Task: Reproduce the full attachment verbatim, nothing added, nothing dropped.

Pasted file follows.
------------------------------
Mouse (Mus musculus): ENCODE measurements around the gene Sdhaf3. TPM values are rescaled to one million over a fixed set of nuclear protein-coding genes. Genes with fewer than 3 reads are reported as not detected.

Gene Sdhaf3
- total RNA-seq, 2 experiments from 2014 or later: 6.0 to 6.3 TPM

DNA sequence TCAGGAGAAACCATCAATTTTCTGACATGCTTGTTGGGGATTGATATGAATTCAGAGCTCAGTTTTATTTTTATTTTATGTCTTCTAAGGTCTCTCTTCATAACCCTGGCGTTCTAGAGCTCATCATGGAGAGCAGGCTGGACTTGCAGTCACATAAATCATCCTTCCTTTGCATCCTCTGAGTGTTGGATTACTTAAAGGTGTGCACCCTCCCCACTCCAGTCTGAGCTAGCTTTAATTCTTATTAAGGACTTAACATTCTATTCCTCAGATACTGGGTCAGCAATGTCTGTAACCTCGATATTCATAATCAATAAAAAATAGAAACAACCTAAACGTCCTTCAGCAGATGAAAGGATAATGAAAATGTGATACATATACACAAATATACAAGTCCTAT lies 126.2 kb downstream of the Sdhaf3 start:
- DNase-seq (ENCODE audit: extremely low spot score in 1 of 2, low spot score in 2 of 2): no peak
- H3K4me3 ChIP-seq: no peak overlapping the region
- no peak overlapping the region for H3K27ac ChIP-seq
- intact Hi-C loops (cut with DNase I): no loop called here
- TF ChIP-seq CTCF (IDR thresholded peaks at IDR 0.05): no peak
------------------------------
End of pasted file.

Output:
Mouse (Mus musculus): ENCODE measurements around the gene Sdhaf3. TPM values are rescaled to one million over a fixed set of nuclear protein-coding genes. Genes with fewer than 3 reads are reported as not detected.

Gene Sdhaf3
- total RNA-seq, 2 experiments from 2014 or later: 6.0 to 6.3 TPM

DNA sequence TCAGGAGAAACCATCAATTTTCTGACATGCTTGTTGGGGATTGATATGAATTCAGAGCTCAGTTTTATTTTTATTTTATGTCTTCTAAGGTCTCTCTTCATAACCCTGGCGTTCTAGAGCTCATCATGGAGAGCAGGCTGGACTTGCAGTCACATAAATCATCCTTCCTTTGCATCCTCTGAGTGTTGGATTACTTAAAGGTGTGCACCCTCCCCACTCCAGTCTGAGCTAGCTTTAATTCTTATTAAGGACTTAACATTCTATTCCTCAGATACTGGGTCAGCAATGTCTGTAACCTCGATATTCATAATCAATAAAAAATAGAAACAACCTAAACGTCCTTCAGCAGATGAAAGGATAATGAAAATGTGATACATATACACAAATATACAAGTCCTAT lies 126.2 kb downstream of the Sdhaf3 start:
- DNase-seq (ENCODE audit: extremely low spot score in 1 of 2, low spot score in 2 of 2): no peak
- H3K4me3 ChIP-seq: no peak overlapping the region
- no peak overlapping the region for H3K27ac ChIP-seq
- intact Hi-C loops (cut with DNase I): no loop called here
- TF ChIP-seq CTCF (IDR thresholded peaks at IDR 0.05): no peak